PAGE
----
• This condition is an inflammation of the vein “which is caused whenever the used cannula is too large for the chosen vein, or when the cannula is not secured in place.” Using the smallest cannula possible depending on the patient and the fluid being administered will reduce the chance of phlebitis occurring during IV therapy administration. The cannula is the tube that is inserted into the vein. Some of the signs of phlebitis include warmth to the touch at the site of the injection, redness, and tenderness.
  • Air embolism. This condition happens when “one or multiple air bubbles enter the bloodstream through a vein or artery and blocks it. Immediate care is required because an air embolism can cause death.” Signs and symptoms include blue skin tone, dizziness, anxiety, nausea, muscle and joint pain, headaches, hypotension, a persistent cough, respiratory failure, shock, confusion, seizures, loss of consciousness, and other problems.
  • Infection at the IV site. Medical staff should use veins that are not small or fragile, not in areas that need to be flexed, and not in other risky areas. “Adherence to IV therapy safety procedures, maintaining a clean, dry dressing, and frequent monitoring can help lessen the chance of infection.” Common signs of an infection include swelling, redness, a burning sensation, a raised temperature, and discharge.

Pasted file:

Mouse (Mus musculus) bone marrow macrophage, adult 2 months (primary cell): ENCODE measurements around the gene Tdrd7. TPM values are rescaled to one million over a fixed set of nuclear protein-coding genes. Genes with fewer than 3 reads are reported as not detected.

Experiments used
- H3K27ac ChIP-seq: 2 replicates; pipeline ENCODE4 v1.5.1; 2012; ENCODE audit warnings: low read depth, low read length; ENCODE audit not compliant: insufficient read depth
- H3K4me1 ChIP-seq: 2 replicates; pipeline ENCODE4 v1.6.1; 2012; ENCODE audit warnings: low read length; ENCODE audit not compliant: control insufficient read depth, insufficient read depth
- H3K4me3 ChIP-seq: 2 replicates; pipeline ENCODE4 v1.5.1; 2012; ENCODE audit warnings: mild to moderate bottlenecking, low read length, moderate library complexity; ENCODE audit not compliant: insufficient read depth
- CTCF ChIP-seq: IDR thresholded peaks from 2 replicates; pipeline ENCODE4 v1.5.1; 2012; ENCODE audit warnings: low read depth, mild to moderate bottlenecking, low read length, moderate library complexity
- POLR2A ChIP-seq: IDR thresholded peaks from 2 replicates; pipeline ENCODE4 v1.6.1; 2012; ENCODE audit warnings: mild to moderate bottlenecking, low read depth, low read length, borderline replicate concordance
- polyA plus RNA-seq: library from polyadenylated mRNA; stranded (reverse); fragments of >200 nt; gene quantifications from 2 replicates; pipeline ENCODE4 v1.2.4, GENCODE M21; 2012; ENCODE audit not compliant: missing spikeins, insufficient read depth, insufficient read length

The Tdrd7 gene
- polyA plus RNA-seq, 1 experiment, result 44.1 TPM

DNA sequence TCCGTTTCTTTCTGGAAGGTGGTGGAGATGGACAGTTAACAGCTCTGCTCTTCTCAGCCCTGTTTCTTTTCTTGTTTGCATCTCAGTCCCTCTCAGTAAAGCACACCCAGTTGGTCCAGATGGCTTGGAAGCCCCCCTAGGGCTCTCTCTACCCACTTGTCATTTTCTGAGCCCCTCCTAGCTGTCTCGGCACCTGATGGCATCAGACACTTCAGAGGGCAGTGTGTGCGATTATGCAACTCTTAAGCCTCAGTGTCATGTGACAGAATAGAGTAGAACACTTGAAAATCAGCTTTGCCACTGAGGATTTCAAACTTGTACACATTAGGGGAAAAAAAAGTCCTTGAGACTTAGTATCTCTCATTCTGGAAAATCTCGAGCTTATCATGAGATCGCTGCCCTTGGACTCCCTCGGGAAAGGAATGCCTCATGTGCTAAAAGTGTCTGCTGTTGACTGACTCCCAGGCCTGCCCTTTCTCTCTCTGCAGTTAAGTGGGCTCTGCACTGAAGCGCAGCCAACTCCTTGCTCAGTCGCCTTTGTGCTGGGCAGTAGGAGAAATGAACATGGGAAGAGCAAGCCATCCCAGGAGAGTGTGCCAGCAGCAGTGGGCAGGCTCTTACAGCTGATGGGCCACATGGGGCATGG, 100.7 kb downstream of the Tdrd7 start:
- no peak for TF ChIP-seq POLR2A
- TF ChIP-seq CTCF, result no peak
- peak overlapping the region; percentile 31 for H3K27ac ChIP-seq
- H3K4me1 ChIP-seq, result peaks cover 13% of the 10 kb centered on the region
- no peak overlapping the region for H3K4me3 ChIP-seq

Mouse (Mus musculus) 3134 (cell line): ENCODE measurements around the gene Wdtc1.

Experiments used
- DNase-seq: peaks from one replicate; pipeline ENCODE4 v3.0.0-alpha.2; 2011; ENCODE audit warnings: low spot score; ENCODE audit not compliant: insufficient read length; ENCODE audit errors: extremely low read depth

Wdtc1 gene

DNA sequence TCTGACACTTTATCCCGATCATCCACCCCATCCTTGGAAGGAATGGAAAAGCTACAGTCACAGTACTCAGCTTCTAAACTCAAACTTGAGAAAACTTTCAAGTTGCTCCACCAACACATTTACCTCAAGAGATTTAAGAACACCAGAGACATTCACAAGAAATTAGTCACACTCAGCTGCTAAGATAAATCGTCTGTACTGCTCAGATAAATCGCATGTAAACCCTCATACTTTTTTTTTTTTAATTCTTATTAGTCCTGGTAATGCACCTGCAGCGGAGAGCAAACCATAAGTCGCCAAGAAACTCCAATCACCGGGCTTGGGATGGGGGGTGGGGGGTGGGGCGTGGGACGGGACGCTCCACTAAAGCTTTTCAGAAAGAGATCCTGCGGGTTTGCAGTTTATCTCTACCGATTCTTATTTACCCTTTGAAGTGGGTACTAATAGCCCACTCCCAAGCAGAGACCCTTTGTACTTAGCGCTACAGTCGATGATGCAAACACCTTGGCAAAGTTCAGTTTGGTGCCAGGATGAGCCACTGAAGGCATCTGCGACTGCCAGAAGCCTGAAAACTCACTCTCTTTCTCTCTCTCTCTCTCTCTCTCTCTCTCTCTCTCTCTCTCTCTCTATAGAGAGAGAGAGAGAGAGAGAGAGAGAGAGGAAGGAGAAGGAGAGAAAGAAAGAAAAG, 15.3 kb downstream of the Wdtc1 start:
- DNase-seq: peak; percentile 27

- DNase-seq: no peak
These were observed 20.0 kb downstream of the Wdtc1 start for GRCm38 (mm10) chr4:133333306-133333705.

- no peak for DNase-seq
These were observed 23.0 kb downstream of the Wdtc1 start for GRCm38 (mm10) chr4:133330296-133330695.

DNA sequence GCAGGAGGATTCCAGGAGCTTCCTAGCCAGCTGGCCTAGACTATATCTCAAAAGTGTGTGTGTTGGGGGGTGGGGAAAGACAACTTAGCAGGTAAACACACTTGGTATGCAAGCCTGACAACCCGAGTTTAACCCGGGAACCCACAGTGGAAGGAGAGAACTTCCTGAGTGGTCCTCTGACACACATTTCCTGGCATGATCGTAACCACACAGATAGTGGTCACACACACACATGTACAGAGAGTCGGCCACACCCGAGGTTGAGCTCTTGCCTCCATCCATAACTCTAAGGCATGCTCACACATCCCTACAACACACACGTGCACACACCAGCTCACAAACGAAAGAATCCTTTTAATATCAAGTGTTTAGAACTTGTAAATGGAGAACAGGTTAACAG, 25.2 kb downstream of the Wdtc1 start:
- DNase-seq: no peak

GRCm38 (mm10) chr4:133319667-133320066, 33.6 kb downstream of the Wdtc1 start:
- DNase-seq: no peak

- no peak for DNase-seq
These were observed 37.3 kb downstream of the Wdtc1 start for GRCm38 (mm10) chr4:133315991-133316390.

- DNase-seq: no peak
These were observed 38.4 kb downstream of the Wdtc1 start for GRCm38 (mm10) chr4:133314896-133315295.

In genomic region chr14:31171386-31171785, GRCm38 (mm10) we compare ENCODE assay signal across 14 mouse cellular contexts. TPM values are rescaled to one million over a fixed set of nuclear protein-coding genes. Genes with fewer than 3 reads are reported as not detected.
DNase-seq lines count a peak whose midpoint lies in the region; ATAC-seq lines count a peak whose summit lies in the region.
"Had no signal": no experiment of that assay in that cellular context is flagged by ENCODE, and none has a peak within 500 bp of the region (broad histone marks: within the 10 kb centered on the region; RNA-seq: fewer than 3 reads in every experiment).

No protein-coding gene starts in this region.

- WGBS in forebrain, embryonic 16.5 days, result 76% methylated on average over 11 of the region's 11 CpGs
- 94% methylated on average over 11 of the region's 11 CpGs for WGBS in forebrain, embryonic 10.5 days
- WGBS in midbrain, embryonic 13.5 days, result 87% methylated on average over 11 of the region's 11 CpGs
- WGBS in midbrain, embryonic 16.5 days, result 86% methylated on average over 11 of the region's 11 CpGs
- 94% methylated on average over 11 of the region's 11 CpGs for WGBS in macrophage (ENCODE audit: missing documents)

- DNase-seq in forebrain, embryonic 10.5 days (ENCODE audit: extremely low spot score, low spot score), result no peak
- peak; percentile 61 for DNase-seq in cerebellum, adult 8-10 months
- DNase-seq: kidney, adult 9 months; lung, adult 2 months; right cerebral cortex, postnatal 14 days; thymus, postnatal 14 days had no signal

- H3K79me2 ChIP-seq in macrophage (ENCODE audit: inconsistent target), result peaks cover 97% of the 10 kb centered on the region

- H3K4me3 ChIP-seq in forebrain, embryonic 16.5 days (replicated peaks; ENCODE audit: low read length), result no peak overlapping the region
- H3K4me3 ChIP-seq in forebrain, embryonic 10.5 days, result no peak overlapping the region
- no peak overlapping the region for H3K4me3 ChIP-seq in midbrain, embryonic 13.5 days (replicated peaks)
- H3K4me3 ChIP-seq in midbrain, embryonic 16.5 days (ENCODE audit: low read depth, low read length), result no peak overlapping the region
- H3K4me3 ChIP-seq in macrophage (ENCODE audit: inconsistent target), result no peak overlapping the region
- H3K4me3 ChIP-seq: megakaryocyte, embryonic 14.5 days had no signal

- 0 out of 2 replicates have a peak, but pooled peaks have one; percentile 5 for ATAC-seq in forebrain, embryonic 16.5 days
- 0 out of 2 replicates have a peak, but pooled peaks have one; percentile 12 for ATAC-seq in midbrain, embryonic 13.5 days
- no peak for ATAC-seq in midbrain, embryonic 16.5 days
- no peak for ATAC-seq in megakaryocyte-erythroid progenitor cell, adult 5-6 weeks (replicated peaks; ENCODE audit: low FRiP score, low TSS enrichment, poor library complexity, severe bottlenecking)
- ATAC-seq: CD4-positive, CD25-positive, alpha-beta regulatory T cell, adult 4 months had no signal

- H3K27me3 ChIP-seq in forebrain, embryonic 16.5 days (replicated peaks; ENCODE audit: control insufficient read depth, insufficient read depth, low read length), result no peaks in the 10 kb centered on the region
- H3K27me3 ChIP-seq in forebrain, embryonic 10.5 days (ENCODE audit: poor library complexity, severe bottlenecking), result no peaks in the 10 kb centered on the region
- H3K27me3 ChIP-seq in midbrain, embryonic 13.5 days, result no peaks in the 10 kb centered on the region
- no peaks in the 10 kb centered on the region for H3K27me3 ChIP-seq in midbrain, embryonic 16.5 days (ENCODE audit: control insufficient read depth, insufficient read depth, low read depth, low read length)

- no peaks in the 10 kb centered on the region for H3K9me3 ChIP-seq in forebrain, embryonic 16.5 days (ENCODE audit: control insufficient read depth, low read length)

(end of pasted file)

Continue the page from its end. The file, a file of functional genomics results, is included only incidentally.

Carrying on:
• Venous flare reaction. This is generally a local allergic response. Medical staff needs to take the patient’s allergy history before administering an IV. “Administration should ideally happen slowly through an infusion pump.” Symptoms include redness along the vein or the cannula site, itchiness, swelling, tenderness, hypotension, and anaphylaxis.

Other vein-related complications due to improper IV care include:

  • This condition is “the unintentional leakage of vesicant fluids or medications into the vein’s surrounding tissue. It can be prevented by ensuring proper drug dilution as per recommended guidelines prior to IV administration.”
  • Infiltration is the accumulation of fluid in the IV surrounding tissue caused by the needle puncturing the vein wall or by eventual needle misplacement.